Cybersecurity teams have always had to adapt to new attack methods and change the tools they use to better suit the organization’s processes. A prime example of adapting to ways of working is the increased preponderance of cloud-based enterprise services and applications. If most business work is done on web-based SaaS platforms, perimeter-based cybersecurity protection is losing importance and CISOs are starting to look at zero-trust frameworks cloud-based, for example.
Likewise, as more businesses move their workflows to Google Suite or Office 365, the secure email gateway that protected the email server and on-premises clients is being put on the back burner in favor of ICES solutions. (built-in cloud email security).
At the same time, agent-based endpoint protection that uses heuristic analysis or rule-based algorithms with push/pull updates proves more ineffective against very, very smart phishing attacks that exploit weaknesses in the “biological interface” of each device. Educating users about online hygiene can play a part in solving this problem, but even seasoned cybersecurity veterans reading these pages will know that they too have, in a moment of inattention, clicked on the strange suspicious link.
To stay ahead of the money-making machine that is hacking, cybersecurity professionals are turning to several tools that block attack vectors and use a new generation of products that use algorithms learning tools to help report anomalies more efficiently.
A problem inherent in any area of nascent technology is that AI or ML is more often “deployed” by marketing departments than it is hard-coded into applications or services. The “powered by AI” badge should always be taken with a grain of salt. Fortunately, cybersecurity is one area where machine learning can prove effective and isn’t subject to wild claims about its abilities. Or, at least, much less likely to be the subject of this type of claim.
Packet-level traffic inspection, for example, can form a consistent training corpus for ML algorithms, especially when accompanied by predefined sets of statistically reliable data that describe “typical” network activity. .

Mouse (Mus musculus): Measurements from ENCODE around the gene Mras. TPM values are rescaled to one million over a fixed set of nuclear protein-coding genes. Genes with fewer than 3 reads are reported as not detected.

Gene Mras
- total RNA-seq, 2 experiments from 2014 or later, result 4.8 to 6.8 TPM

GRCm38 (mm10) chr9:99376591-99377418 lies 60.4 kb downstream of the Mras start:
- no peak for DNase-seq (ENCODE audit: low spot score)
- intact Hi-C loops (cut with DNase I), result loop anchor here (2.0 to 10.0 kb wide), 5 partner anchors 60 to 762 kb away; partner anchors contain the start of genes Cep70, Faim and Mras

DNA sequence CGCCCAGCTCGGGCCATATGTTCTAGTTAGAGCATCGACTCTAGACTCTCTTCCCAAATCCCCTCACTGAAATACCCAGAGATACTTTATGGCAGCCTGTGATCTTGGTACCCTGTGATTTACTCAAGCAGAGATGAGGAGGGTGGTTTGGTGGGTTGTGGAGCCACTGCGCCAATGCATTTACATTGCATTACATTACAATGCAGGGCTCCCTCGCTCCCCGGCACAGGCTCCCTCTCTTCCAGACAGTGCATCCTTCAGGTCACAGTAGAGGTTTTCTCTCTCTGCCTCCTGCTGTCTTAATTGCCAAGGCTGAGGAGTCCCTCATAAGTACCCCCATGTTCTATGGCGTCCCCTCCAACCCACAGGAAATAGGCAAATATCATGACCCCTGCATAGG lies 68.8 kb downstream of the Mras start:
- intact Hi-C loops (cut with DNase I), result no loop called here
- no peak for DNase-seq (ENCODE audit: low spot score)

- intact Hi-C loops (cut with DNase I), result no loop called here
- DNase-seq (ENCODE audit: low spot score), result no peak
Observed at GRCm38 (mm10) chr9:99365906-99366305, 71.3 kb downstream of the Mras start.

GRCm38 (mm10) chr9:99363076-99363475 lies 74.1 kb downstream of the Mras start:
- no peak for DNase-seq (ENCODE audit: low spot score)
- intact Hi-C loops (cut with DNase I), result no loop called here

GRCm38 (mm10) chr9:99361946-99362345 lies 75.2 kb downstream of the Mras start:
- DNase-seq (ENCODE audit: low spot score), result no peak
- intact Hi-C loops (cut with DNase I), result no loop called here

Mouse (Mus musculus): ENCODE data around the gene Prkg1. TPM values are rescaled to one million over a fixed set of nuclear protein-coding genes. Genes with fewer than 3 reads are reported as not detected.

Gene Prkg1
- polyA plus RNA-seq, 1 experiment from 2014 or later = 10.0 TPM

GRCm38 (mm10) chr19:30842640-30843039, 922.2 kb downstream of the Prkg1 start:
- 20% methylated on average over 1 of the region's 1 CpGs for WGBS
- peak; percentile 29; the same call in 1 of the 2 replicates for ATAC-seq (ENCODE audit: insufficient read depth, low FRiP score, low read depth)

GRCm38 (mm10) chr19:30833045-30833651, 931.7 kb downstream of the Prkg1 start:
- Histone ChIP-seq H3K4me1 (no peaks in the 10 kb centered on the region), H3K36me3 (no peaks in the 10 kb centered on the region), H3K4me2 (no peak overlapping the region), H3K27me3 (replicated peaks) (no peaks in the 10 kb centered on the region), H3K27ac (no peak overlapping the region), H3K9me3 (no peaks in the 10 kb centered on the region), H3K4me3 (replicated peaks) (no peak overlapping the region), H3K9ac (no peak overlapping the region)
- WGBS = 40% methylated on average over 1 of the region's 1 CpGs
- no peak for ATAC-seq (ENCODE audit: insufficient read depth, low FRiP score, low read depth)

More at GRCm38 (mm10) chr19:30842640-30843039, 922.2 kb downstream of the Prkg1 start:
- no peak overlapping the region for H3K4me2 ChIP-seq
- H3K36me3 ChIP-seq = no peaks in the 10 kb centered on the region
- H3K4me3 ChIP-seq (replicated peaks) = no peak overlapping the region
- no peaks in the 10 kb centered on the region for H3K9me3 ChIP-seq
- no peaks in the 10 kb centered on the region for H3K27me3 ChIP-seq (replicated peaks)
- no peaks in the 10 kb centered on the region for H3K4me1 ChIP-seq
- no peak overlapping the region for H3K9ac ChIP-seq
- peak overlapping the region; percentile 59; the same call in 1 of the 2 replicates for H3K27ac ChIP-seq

In predictive analytics, machine learning is known to be less effective: the cybersecurity vendor that can predict the nature of the next big zero-day attack and prevent it will certainly switch products.
But back to the biggest source of cybersecurity headaches and the source of the most successful attacks: human error. Massive ransomware attacks have made too many headlines over the past twelve months as phishing emails have become more sophisticated. There is even evidence that the investment of time and energy that hackers put into personalized hand-written emails is a worthy business for criminals. Against motivated attackers, can machine learning help prevent phishing emails from reaching their targets?
A few weeks ago we spoke with Eyal Benishti, the CEO of IRONSCALES, precisely about this subject. Its platform’s tight integration with Office 365 means end users have seamless protection in their work environment, and security teams deploy IRONSCALES with just a few clicks. The basis of the machine learning algorithms that the platform uses are well presented by the company’s technical lead for ML in this blog post (warning: contains uncensored code samples: beware of uncensored data scientists), but empirically shows that ML can be designed to be effective on phishing emails.
To save readers an afternoon spent researching the blog post’s statistical and programming methods, here’s a quick rundown: IRONSCALES algorithms first identify emails that are anomalous, then categorize those that are suspects. Unfortunately, due to the correlation between spam senders and phishing senders, often the same people and facilities, an additional layer of textual analysis takes place on message bodies that can safely predict whether an email offers fake Rolexes or something much smarter.
But perhaps the final nail in the ML skeptic’s coffin should be IRONSCALES’ open admission that its platform (and by inference, all other cybersecurity platforms) cannot offer. such protection. User training and education still plays a critical role for that last percentage or less of malware that will slip through any defenses a company can erect. As you might expect, IRONSCALES offers training to all of its customers, alongside its cybersecurity software solutions and an active user community that propagates profiles of the threats it receives.
In an age when we can buy “AI-powered” fridges, it’s refreshing to find a cybersecurity company happy to prove their interest in improving threat detection. We suggest reading the blog post (linked again here), and if it’s too opaque, you can contact IRONSCALES here: they also specialize in human interaction.